Although these early founders had been expelled from Rome in the general expulsion of the Jews in A.D. 49 (Acts 18:1; Suetonius, "Claudius" 25), it is reasonable to suppose that some of them returned there after the death of Claudius in the year 54. As to the composition of the church at Rome when Paul wrote this epistle four years later, we can say little that is certain. Nonetheless, on the presumption that Gentile Christians at Rome were not affected by the expulsion in 49, we may guess that there were more Gentile Christians than Jewish at Rome when Paul wrote this epistle in very early 58.
It is not clear who was pastoring Rome at this time. The absence of any greetings to Simon Peter in this epistle is utterly unintelligible if the latter had already arrived in that city. Indeed, our earliest direct evidence for PeterŐs presence in Rome does not come until the early sixties (1 Peter 5:13). Especially puzzling is this epistleŐs lack of any reference to Linus (2 Timothy 4:21), identified by Irenaeus of Lyons (Adversus Haereses 3.3.3) as the first bishop of Rome.
Paul is very conscious that his own faith is shared by the believers at Rome (verse 12), even though he had not evangelized there. This consciousness is an important key to the interpretation of this epistle, because it implies that the doctrines presumed in this work pertained to the general deposit of faith common to all the early preachers of the Gospel. This shared deposit of faith forms the context within which Paul addresses the major preoccupation of this epistle, as well as the evangelism (evangelisthasthai) that he hopes to accomplish there (verse 15).
This last reference brings Paul to the subject of the Gospel (evangelion) in verse 16. The Gospel means both "salvation" (soteria) and "righteousness" (dikaiosyne), a pairing that is common in Holy Scripture (cf. Psalms 98 [97]:2; Isaiah 45:21; 51:5-8; 56:1; 61:10-11). The Good News is not a simple message, even less a religious philosophy; it is "the power of God" (dynamis Theou). It is GodŐs power working through His word, giving godly shape to history (1 Corinthians 2:4; 4:20).
In the Epistle to the Romans, the "salvation" effected by GodŐs power in the Gospel most often refers to a future reality (5:9-10; 8:24; 10:8,13; 11:11,26; 13:11) rather than an accomplished fact. That is to say, in this epistle salvation something to which Christians look forward rather than something they already have. PaulŐs perspective on this point will shift somewhat over the next two years (cf. Ephesians 2:8).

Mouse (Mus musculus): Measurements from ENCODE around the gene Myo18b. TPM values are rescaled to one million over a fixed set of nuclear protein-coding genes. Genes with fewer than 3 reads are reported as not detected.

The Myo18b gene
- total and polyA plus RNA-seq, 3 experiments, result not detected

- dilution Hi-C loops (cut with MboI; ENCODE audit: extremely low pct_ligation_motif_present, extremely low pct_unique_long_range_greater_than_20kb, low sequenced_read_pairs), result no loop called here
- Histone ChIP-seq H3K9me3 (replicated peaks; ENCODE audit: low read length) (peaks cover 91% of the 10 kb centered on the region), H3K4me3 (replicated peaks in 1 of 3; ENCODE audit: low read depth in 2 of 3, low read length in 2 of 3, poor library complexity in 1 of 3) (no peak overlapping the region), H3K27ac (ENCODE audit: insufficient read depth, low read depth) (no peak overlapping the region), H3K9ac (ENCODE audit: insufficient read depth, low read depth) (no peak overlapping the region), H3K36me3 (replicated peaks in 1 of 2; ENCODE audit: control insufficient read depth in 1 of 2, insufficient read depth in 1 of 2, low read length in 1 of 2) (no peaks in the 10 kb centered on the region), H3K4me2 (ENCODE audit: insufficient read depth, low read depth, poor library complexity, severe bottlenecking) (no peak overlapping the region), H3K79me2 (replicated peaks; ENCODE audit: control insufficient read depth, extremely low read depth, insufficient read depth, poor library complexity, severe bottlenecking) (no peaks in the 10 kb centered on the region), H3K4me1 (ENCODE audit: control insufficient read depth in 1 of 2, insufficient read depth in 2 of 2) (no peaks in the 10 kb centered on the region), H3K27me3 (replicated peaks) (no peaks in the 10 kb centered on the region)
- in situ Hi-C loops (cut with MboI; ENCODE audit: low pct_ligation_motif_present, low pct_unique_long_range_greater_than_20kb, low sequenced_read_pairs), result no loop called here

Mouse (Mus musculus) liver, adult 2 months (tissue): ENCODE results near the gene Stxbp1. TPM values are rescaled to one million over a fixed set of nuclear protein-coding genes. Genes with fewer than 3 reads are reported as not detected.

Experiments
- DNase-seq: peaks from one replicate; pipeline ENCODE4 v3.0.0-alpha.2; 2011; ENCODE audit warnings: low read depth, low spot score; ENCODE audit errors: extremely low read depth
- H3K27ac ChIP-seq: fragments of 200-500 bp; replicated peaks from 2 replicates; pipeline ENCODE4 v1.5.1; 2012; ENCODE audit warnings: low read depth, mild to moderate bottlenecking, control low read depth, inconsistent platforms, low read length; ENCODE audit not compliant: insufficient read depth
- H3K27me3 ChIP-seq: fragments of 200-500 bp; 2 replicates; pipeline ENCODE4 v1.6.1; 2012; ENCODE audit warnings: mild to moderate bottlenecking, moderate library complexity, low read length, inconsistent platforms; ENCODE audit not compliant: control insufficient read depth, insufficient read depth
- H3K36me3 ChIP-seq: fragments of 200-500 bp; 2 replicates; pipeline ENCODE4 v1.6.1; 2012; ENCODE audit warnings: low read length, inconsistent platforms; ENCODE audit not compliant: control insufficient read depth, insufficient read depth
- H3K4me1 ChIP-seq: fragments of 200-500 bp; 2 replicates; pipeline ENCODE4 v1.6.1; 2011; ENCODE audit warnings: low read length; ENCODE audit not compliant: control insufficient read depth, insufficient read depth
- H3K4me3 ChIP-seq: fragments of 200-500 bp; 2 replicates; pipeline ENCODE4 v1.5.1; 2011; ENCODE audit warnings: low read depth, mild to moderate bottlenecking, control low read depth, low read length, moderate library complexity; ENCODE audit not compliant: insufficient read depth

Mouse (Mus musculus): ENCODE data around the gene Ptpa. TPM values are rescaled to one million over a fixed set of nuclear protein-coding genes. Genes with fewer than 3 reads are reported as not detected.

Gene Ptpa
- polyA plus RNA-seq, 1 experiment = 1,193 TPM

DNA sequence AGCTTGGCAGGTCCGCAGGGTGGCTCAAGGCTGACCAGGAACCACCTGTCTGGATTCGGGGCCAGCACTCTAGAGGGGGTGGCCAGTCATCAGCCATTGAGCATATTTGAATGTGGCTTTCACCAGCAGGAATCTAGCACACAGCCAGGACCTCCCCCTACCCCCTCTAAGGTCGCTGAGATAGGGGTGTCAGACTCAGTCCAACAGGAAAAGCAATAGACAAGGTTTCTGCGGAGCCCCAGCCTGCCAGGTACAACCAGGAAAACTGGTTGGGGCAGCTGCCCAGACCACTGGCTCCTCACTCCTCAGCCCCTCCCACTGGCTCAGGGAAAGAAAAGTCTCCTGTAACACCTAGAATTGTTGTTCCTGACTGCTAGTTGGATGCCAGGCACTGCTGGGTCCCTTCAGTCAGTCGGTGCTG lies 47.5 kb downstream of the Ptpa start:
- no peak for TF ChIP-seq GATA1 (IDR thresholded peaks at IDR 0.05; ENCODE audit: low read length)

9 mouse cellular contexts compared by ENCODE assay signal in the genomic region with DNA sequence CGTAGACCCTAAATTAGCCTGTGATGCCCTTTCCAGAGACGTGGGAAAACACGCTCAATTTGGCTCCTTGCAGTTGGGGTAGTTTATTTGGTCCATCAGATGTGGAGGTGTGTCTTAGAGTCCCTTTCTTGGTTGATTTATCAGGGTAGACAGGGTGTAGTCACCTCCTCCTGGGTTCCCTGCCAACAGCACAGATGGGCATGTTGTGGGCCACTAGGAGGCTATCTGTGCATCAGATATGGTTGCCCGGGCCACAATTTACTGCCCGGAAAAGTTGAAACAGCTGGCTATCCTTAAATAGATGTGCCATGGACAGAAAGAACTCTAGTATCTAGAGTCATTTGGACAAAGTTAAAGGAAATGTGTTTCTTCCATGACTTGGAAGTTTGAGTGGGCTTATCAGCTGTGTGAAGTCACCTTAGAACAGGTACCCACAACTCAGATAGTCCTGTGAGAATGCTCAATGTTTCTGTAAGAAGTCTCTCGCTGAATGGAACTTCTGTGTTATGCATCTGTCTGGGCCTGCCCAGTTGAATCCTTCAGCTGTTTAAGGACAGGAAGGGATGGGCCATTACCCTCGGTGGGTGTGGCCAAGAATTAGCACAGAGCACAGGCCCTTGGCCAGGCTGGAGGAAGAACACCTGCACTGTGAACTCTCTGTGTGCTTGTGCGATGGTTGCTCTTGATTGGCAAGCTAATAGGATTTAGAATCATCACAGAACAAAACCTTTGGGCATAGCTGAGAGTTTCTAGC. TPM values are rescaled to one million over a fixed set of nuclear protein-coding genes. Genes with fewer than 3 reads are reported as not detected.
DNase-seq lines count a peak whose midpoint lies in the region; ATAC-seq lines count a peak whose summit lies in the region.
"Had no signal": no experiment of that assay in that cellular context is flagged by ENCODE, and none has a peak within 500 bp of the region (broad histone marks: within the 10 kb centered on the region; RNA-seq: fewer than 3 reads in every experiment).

The Gospel reveals GodŐs reconciliation of man to Himself (verse 17), without which reconciliation man is the object of the divine wrath (verses 18 and following). The righteousness of God (3:5,21,22,25,26; 10:3) is the divine quality and act by which He renders men righteous. This is what the Gospel reveals.
The expression "from faith to faith" seems to mean "through faith and for the sake of faith." That is to say, salvation pertains to faith, from beginning to end. This is how the justified man lives.

Wednesday, January 21

Romans 1:18-32: In order to assess the "power" (dynamis) of the Gospel, Paul now describes the human state without the Gospel. Neither Judaism nor classical paganism, whatever their other accomplishments, have been able to attain or preserve moral integrity. If the Jew, enlightened by GodŐs Law, could not do this (as Paul will argue in chapter 2), much less could the Greek or Roman.
Paul begins with these pagans, providing a stunning description of the depravity of his age. This description is colored by PaulŐs perception as a Jew (indeed, we note his interjection of a standard Jewish doxology in verse 25), because his comments coincide with the assessment that Jews of his time would render with respect to paganism. In these lines we virtually hear the voice of the Maccabees. Paul, like most Jews of his time, regarded the pagan world as "abandoned," "handed over," "forsaken" by God (verses 24,26,28).
The moral depravity of the age was a revelation (apokalyptetai) of the divine wrath against idolatry (verse 18; Isaiah 30:27-33). Following the argument in Wisdom 13:1-9, Paul insists that something of God is known in the works of Creation (verses 19-20). This something is not only knowable, it is "known" (to gnoston), so that man is inexcusable in not recognizing it.